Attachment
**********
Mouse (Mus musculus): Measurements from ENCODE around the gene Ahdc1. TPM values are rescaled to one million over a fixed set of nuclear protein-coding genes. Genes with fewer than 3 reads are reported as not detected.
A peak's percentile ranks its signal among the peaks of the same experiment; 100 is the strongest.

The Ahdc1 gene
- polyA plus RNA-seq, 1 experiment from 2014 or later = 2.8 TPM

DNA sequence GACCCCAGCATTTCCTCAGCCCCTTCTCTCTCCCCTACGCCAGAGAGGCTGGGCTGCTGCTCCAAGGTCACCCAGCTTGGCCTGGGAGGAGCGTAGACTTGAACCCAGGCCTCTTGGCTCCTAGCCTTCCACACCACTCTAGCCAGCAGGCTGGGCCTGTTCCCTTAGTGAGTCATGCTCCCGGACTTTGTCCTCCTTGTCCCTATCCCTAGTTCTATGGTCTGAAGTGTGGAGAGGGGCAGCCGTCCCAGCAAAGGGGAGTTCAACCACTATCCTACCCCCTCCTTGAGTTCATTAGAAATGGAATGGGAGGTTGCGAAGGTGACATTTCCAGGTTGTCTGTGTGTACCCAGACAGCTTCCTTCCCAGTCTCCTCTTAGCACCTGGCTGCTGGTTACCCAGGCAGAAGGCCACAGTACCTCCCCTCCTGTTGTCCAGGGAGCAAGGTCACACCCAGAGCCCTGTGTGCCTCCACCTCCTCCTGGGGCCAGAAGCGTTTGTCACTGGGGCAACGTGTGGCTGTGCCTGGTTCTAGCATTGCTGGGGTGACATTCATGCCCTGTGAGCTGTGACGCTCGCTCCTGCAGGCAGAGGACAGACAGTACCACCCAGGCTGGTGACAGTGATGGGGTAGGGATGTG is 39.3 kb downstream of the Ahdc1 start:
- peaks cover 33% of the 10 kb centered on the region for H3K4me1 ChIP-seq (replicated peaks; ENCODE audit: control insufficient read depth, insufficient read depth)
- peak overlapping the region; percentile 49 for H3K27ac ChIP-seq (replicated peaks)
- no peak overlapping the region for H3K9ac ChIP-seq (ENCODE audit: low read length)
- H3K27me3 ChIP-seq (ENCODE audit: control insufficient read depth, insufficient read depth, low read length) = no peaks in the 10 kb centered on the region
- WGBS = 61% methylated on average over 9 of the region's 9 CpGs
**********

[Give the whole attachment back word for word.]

Mouse (Mus musculus): Measurements from ENCODE around the gene Ahdc1. TPM values are rescaled to one million over a fixed set of nuclear protein-coding genes. Genes with fewer than 3 reads are reported as not detected.
A peak's percentile ranks its signal among the peaks of the same experiment; 100 is the strongest.

The Ahdc1 gene
- polyA plus RNA-seq, 1 experiment from 2014 or later = 2.8 TPM

DNA sequence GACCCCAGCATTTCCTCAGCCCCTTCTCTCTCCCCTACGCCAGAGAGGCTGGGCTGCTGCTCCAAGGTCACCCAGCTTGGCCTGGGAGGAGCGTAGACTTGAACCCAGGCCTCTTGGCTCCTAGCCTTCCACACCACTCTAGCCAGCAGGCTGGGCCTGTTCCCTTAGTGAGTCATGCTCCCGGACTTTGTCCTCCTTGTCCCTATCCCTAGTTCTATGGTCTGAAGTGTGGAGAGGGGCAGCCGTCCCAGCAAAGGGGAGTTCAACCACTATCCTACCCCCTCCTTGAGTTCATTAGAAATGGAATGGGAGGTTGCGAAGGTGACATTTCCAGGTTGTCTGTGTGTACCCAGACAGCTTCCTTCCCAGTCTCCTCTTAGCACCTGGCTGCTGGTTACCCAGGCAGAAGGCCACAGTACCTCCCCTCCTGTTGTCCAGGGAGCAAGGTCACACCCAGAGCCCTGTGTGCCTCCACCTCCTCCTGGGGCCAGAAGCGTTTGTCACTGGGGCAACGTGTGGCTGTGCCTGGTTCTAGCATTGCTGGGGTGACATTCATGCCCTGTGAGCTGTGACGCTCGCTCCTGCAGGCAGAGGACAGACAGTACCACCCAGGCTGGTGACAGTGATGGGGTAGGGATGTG is 39.3 kb downstream of the Ahdc1 start:
- peaks cover 33% of the 10 kb centered on the region for H3K4me1 ChIP-seq (replicated peaks; ENCODE audit: control insufficient read depth, insufficient read depth)
- peak overlapping the region; percentile 49 for H3K27ac ChIP-seq (replicated peaks)
- no peak overlapping the region for H3K9ac ChIP-seq (ENCODE audit: low read length)
- H3K27me3 ChIP-seq (ENCODE audit: control insufficient read depth, insufficient read depth, low read length) = no peaks in the 10 kb centered on the region
- WGBS = 61% methylated on average over 9 of the region's 9 CpGs